His influences ranged from Merle Haggard (" I Must Be Somebody Else You've Known" ) to Johnny Cash, Bob Dylan, Woody Guthrie, Buck Owens not to mention the entire, gigantic burgeoning rock and roll scene that stormed the 1960's.

He wasn't afraid to take risks. Imagine, back in the sixties, some "long hair" walking onstage in a cowboy bar with a sequined and "bedazzled" matching coat and pants depicting every drug on the planet, singing this, at the time, strange mixture of songs all those cowboys knew all the way to something bordering on head scratching is-this-country-or-what? He left many scratching their heads but ultimately gained a loyal following from both the rock and country camps.

His solo career was short. The two albums listed above pretty much comprise his entire catalog. However, here is where the genius of Gram shines. He rehydrates the classic "Hickory Wind" from "Sweetheart", but this time helped by the, then , relatively unknown true sweetheart of the rodeo, Emmylou Harris. I personally think that this time, with Harris, were his masterworks. Titles to hear include the penultimate version of "Love Hurts" which was later a huge hit for the mostly forgotten 70's rock act "Nazareth". George Jones' "That's All it Took" , Parson's self penned "Hearts on Fire", "Return of the Grievous Angel", "Cry One More Time", and the sadly foreboding "In My Hour of Darkness" round out the cream on top the milk. There are more gems too numerous to mention here.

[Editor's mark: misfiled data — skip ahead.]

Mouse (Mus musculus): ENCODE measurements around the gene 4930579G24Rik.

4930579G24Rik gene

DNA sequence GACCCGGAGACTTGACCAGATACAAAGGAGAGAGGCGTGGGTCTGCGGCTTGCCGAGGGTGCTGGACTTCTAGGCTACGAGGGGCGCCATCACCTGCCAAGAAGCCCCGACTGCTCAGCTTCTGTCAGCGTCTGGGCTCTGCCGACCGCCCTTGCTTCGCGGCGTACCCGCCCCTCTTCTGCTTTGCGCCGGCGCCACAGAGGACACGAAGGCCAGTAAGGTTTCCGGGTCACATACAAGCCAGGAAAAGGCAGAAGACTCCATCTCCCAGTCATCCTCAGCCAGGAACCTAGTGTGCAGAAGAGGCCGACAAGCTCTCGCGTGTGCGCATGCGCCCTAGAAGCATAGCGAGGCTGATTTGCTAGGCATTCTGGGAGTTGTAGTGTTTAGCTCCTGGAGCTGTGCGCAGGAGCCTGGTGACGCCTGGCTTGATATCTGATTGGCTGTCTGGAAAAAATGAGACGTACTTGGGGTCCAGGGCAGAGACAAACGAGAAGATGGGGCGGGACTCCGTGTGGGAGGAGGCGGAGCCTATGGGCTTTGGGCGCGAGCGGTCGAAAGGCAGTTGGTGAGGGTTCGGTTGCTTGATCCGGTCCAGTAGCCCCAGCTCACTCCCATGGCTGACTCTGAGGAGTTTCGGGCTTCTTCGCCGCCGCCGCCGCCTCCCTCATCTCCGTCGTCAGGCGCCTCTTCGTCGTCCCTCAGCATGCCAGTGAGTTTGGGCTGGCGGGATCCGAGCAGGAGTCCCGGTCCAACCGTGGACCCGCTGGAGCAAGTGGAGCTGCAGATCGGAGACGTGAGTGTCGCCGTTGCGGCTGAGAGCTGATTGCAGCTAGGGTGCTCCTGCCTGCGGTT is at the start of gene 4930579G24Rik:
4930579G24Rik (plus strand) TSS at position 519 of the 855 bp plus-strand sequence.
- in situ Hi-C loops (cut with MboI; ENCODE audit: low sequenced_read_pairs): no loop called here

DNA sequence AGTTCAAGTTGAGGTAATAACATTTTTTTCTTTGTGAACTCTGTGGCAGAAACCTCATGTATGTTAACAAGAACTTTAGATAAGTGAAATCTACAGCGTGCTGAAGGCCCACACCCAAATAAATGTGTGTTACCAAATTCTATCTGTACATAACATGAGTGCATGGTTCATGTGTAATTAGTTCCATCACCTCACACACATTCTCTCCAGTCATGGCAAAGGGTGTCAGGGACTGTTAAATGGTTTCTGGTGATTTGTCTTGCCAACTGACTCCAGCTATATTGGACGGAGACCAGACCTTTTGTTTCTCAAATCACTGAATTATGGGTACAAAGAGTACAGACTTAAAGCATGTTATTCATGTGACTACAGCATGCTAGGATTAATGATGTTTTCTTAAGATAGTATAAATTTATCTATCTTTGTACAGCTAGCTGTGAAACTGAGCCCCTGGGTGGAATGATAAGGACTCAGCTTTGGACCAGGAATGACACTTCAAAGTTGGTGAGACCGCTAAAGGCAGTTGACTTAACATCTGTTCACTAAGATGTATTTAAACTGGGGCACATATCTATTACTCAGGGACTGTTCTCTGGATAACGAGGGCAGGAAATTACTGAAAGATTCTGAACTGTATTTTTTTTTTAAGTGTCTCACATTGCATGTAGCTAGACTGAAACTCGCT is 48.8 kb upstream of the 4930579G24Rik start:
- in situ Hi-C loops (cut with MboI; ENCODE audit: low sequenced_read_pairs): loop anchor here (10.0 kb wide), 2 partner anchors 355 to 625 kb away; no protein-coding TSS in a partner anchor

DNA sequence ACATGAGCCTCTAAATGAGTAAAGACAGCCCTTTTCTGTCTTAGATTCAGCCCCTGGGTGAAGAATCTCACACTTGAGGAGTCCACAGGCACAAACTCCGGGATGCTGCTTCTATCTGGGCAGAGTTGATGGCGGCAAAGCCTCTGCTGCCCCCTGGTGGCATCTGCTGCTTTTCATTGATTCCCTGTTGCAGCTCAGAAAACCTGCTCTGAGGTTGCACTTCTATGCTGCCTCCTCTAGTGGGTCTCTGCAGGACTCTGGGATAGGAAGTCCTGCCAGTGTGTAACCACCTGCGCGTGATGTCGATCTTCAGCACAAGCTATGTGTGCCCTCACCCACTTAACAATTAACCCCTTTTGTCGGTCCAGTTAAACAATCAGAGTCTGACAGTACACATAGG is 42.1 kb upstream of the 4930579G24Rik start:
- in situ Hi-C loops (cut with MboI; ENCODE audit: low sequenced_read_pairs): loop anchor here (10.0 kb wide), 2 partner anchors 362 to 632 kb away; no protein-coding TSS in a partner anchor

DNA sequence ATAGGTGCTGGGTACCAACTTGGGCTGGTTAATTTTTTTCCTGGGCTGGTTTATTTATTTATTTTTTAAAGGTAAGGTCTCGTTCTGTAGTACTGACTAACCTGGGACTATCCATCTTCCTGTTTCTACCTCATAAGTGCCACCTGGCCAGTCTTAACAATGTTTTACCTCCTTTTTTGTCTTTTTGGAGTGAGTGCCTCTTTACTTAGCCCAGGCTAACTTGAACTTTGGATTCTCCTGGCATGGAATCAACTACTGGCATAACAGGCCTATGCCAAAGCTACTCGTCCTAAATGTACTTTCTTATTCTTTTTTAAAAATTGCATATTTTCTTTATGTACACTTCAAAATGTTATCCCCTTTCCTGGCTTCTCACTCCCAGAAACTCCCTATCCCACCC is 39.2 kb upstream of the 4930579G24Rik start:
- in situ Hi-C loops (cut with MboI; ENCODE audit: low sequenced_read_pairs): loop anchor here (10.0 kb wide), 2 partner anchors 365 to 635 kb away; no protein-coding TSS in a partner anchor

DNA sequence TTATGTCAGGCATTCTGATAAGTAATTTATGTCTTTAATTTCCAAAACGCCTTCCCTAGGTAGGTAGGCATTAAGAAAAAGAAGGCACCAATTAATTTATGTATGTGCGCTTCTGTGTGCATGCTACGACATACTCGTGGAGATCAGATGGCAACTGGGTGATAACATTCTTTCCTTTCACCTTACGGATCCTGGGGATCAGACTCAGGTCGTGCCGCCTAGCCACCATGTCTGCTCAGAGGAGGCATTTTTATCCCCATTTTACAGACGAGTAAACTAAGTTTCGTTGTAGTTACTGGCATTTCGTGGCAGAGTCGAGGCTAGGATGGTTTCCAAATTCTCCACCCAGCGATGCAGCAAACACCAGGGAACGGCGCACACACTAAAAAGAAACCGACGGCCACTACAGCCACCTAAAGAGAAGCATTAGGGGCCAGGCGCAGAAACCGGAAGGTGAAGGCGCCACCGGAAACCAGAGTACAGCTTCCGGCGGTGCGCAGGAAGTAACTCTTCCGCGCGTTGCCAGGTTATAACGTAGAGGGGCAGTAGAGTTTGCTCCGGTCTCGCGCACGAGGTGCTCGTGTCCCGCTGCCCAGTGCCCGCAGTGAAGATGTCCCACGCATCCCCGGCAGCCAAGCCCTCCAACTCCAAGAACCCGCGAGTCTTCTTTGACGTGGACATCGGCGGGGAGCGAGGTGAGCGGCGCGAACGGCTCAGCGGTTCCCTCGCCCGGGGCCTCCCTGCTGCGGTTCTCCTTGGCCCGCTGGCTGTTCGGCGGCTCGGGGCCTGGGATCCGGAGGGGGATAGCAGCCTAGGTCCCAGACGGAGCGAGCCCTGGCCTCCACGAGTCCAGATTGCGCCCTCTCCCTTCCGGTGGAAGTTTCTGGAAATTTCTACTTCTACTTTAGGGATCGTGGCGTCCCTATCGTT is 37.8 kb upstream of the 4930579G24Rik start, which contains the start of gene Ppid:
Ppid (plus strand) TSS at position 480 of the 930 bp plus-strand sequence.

As alluded to at the beginning, Gram died at age 26. Can you imagine? The gigantic influence this man had was during a age many of us would still consider a "boy". What can you say about that kind of genius? Shooting star isn't even appropriate. His influenced continues to haunt the studios of Wilco, Whiskeytown, Son Volt, Black Eyed Keys, Jack White and so many, many others.

Though his death was indeed tragic -alone in a cheap motel room in Joshua Tree, CA- his demise still remains a bit of mystery. Check out this Rolling Stone article from the time:

What really strikes me about this article, besides the obvious wonderment, is how "gentle" the press was back then. And this was a "left wing-commie-pinko-faggot" magazine in the minds of the public at large. Imagine how they would have ripped poor Gram to shreds today?

Here's an added bonus I really urge you to check out even if you are a casual fan. "Grand Theft Parsons" is a 2003 comedy about the true story of a pact Gram and his road manager Phil Kaufman made. The pact between the two best friends was simply this: Which ever of us dies first will ensure the other is burned upon the majestic landscape of the Joshua Tree National Monument.

The film is a sleeper starring Johnny Knoxville in a surprisingly convincing performance as Kaufman. It's mostly true but you should still have a grain of salt or two on hand. Highly recommended.

Also there is a more standard documentary produced by Spothouse& The BBC called "Gram Parsons: Fallen Angel". It's a freebie on Youtube so just click to watch. It's pretty fascinating.

As I progress in these articles, we shall encounter myriad geniuses. However, I am particularly in awe of this guy. So much creation in so little time... RIP Gram Parsons. What could have been?